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U.S. Geological Survey
Open-file Report 03-62
Version 1.0

Huntington Beach Shoreline Contamination Investigation, Phase III

Coastal Circulation and Transport Patterns: The Likelihood of OCSD's Plume Impacting Huntington Beach Shoreline

Marlene Noble, Jingping Xu, Leslie Rosenfeld, John Largier, Peter Hamilton, Burt Jones, and George Robertson

Note: this report is an executive summary. You can also see the full version: USGS Open-File Report 2004-1019.

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1. Background
2. Hypotheses
3. Objectives and Methods
4. Measurement Program
5. Major Findings:
5.1. Surfzone Bacterial Contamination Patterns
5.2. Outfall Plume Tracking
5.3. Coastal Transport Processes
6. Transport Processes
7. Conclusions
8. References
9. Acknowledgements



A consortium of agencies have conducted an extensive investigation of the coastal ocean circulation and transport pathways off Huntington Beach, with the aim of identifying any causal links that may exist between the offshore discharge of wastewater by OCSD and the significant bacterial contamination observed along the Huntington Beach shoreline. This is the third study supported by OCSD to determine possible land-based and coa

Although the study identifies several possible coastal ocean pathways by which diluted wastewater may be transported to the beach, including internal tide, sea-breeze and subtidal flow features, there were no direct observations of either the high bacteria concentrations seen in the OCSD plume at the shelf break reaching the shoreline in significant levels or of an association between the existence of a coastal ocean process and beach contamination at or above AB411 levels. It is concluded that the OCSD plume is not a major cause of beach contamination; no causal links could be demonstrated. This conclusion is based on the absence of direct observation of plume-beach links, on analysis of the spatial and temporal patterns of shoreline contamination and coastal ocean processes, and on the observation of higher levels of contamination at the beach than in the plume.

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1. Background

The beaches off Huntington Beach (Figure 1a.  Map of the region, the mooring sites and surfzone sampling stations.  Sediment transport instruments are deployed at HB03, HB05, HB07, and HB11.  The meteorological buoy is at HB07.  Inset shows instrumentations of a typical mooring. Figure 1a - 2.41MB PDF file ) were closed or posted for several months in the summers of 1999 and 2000 because bacteria levels in the swash zone exceeded beach sanitation standards contained in California Health and Safety Code ¤115880 (Assembly Bill 411, Statutes of 1997, Chapter 765; AB411) for extended periods. Because these closures and postings occurred during the peak of summer seasons, they had a major impact on the local, recreational and business communities. There were a wide variety of studies conducted during Phase I (OCSD, 1999) and Phase II (Grant et al., 2000) of the Huntington Beach Shoreline Contamination Investigations, but specific sources for many of the contamination events that caused beach closures and postings could not be determined. However, possible contamination pathways from upland sources, adjacent estuaries and the coastal ocean were identified. In particular, it was suggested that bacteria-rich effluent from the Orange County Sanitation District‰s (OCSD) outfall plume might be brought to shore through several coastal ocean pathways. Bacteria from this effluent plume might then account for the contamination events observed along the Huntington Beach shoreline. To identify and evaluate potential coastal-ocean pathways, OCSD formed a Technical Advisory Committee (TAC) to help design and oversee a Phase III study for the summer of 2001. The TAC formed an ad-hoc committee consisting of regulators, research scientists, environmental groups and interested citizens. It was responsible for considering historical contamination patterns, evaluating known coastal ocean processes and obtaining public comments to determine processes that were most likely to contaminate the beach in summer.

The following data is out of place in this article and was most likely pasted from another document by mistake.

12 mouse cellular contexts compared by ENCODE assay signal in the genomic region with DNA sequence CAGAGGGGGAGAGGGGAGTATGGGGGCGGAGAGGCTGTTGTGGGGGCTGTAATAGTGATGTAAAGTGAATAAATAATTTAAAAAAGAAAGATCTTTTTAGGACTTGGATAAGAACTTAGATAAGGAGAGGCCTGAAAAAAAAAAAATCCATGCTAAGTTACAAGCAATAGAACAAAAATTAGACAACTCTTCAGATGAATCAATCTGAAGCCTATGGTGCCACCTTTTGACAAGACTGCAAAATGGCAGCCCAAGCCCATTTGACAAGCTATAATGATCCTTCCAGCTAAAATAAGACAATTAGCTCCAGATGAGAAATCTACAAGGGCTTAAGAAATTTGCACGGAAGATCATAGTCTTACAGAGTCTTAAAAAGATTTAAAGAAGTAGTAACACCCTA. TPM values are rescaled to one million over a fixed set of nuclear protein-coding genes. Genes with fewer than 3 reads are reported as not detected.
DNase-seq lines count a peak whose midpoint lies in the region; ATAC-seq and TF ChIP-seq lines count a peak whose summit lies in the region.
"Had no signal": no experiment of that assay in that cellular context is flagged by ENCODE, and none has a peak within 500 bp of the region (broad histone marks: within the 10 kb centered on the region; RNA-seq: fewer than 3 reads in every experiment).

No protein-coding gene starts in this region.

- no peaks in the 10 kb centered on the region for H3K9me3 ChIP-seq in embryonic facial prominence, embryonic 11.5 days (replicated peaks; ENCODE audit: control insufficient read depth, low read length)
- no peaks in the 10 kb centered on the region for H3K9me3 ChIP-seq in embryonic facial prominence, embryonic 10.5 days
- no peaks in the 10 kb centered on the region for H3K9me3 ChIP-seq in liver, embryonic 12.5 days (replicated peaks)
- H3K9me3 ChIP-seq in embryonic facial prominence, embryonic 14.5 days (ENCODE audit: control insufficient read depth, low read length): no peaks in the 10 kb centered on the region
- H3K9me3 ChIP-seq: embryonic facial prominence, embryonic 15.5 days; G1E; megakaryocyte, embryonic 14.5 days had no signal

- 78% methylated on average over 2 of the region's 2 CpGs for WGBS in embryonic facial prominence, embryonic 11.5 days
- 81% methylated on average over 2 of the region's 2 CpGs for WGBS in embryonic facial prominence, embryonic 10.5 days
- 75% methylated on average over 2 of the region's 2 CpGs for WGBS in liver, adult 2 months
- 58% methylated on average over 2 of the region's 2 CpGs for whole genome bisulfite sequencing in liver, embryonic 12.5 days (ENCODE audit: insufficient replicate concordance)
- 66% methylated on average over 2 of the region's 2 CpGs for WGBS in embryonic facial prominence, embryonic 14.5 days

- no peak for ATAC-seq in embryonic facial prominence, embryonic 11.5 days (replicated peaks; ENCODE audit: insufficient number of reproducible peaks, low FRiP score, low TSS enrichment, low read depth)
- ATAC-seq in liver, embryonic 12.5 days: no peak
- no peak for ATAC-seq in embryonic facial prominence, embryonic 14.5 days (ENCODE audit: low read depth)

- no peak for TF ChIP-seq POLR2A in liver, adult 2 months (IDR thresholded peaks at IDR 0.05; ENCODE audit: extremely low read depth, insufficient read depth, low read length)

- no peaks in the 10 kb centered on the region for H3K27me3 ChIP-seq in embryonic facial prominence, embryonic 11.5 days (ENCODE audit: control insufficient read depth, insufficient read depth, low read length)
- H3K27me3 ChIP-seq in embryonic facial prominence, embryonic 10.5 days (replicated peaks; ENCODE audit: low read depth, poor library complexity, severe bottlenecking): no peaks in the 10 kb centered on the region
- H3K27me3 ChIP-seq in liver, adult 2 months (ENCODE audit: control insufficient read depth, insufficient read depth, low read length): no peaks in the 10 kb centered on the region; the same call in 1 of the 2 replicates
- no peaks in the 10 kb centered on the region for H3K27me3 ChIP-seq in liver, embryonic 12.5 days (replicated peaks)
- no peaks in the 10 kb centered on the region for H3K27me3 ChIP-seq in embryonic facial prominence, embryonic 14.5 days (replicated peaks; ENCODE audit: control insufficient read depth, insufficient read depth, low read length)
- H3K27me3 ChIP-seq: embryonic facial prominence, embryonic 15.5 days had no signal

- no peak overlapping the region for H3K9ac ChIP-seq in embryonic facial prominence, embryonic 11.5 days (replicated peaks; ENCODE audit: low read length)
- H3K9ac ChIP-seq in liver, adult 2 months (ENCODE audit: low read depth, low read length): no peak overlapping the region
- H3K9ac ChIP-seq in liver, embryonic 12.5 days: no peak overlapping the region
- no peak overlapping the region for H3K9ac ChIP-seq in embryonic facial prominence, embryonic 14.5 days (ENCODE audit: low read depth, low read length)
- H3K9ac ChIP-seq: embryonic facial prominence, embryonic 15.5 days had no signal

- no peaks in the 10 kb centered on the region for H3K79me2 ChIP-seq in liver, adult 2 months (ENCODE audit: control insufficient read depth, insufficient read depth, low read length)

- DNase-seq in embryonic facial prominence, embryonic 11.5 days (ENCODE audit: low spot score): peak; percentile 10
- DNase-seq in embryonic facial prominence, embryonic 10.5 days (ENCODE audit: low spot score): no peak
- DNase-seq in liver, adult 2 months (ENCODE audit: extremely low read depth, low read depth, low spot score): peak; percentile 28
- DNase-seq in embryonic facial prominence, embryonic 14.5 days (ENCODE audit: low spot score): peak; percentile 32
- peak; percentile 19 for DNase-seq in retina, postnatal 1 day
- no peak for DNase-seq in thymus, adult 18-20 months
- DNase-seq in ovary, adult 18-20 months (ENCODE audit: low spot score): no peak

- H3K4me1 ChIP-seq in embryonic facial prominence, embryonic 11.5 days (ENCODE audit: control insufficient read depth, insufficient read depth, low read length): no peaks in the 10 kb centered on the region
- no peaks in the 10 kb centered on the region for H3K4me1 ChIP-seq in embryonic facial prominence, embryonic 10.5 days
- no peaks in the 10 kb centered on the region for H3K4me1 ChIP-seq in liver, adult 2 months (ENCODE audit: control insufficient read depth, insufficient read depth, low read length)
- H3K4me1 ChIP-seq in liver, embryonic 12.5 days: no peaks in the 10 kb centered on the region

Download the entire 35-page paper of03-62.pdf as a single large PDF file (9.4 MB)

For more information, contact:

Marlene Noble
Jingping Xu
U.S. Geological Survey
345 Middlefield Road, MS 999
Menlo Park, California 94025

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Created: January 23, 2003
Last modified: May 6, 2005 (mfd)